Lorde’s “Pure Heroine” high

At 17, she has won a Silver Scroll award, become the first female artist in 17 years to top the Billboard Alternative Songs chart and also the first New Zealand solo artist to have a number one song in the United States.

She was signed by Universal Records at the age of 12, began writing her songs at 13 and now is the youngest artist to hold the US number one since 13-year old Stevie Wonder. Now Lorde, born Ella Yelich-O’Conner, has made her debut album “Pure Heroine” the music world’s latest addiction.

Being put in the same category as Lana del Rey and Sky Ferreira has definitely contributed to the artist’s popular status within the indiepop, electronica and art pop genres. However, Florence and the Machine still reigns as prom queen.

While talent may be on her side, she still lacks experience and clarity which she tries to hide with her song-writing. Her songs – including the songs from the five track “The Love Club EP” which she released on SoundCloud for free – were co-written and produced by Joel Little (former lead singer of Goodnight Nurse).

Aside from her obvious obsession with teeth – the “gold teeth” in “Royals” and “White Teeth Teens”, Lorde’s songs seem to suggest how menial conversation has become as she points out in “Tennis Court” “Don’t you think it’s funny how people talk?/ Making smart with their words again, well I’m bored”, something she re-iterates in “400 Lux” where she talks about “where we can talk like there’s something to say”.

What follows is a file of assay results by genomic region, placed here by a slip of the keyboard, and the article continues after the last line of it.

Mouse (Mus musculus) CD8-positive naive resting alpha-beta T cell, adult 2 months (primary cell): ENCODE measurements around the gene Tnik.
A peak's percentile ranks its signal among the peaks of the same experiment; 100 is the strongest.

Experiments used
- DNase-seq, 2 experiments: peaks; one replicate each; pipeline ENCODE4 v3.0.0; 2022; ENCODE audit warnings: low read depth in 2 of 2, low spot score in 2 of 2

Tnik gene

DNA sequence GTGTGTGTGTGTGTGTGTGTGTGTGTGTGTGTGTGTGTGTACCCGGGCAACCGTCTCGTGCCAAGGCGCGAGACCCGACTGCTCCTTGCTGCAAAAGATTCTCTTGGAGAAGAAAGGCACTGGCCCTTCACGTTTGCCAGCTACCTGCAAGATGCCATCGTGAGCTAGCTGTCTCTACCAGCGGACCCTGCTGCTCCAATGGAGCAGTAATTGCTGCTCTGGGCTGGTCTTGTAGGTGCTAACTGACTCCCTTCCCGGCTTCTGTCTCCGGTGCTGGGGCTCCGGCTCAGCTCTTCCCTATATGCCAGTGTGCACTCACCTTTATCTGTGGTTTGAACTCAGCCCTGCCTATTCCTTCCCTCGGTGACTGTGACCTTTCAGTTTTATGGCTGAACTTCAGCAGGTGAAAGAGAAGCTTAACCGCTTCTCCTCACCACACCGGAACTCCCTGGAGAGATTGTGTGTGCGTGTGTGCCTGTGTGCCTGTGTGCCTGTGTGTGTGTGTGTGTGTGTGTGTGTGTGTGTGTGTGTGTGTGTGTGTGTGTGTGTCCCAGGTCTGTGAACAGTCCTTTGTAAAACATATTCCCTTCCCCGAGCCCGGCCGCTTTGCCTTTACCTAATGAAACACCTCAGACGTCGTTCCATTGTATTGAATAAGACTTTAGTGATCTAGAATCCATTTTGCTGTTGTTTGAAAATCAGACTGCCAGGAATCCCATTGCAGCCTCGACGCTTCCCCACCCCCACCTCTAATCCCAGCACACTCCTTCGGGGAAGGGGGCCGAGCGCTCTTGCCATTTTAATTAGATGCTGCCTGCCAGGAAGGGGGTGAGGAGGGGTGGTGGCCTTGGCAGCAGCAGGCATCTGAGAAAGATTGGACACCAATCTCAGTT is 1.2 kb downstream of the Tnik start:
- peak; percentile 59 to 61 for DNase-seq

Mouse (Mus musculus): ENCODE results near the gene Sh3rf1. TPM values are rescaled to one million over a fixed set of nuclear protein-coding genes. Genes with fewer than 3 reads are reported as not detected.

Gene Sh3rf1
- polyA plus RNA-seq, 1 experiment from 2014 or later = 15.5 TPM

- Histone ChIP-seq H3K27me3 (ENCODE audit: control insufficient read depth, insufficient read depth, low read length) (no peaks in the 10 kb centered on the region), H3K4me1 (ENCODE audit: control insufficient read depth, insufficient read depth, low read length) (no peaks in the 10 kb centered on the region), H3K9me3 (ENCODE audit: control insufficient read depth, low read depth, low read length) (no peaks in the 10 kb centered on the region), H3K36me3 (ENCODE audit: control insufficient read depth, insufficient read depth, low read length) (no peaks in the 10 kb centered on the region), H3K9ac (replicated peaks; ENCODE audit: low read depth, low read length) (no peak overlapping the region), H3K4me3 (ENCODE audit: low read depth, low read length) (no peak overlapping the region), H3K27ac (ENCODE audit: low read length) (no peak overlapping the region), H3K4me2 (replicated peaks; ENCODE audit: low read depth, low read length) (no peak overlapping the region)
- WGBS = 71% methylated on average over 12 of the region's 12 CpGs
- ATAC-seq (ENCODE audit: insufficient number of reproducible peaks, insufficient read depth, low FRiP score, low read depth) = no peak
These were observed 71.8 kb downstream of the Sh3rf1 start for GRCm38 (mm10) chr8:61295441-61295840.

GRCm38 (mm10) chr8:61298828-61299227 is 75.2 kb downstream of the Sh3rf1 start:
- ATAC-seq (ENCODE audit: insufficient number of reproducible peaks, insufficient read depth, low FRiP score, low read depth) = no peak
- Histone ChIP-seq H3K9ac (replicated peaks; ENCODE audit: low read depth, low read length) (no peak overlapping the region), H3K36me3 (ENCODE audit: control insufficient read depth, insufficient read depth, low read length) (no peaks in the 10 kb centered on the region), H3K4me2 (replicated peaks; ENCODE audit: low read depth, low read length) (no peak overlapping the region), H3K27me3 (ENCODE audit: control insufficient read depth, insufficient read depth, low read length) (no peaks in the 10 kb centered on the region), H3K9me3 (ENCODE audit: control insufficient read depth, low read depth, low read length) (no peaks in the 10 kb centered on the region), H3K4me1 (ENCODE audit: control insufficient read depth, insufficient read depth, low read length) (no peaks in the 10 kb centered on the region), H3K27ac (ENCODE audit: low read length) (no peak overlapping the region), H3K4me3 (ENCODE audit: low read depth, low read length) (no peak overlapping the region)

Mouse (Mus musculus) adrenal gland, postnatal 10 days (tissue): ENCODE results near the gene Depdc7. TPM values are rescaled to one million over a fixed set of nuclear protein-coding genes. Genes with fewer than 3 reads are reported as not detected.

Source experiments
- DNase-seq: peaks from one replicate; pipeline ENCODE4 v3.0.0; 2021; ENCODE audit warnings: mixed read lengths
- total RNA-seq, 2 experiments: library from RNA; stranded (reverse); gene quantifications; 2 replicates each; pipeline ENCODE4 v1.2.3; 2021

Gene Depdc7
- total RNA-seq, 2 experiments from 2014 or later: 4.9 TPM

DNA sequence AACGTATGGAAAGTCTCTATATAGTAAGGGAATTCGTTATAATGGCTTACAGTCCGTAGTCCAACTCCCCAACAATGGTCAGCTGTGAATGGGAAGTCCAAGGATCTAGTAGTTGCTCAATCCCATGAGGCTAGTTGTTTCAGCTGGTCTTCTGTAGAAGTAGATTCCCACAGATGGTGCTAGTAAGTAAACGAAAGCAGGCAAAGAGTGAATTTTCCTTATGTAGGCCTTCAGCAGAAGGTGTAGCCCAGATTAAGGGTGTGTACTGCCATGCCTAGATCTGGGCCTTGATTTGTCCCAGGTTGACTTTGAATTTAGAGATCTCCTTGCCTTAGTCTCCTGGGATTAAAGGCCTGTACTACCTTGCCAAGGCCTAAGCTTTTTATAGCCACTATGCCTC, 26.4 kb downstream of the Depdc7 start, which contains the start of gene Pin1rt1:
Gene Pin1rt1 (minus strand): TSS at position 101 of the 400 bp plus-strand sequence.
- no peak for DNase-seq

As young as she is, she’s realised the embarrassing aspects of our society that we try to hide like the drunk uncle in our family who is always ready to tell the truth. She exposes and questions society’s values as she sings in her hit “Royals” about how “everybody is like gold teeth, grey goose…Cristal, Maybach, diamonds on your time-piece/Jet-planes, islands, tigers on a gold leash” like we do not have more serious issues to deal with than Kesha’s gold tooth and Lil’ Wayne’s grillz.

“Pure Heroine” is a disappointment from the captivating “The Love Club EP” and with double the tracks one would have expected them to dangle the candy a little bit longer before stuffing you with the vegetables.   However, album sales seem to suggest that Lorde may be just what your dealer ordered.

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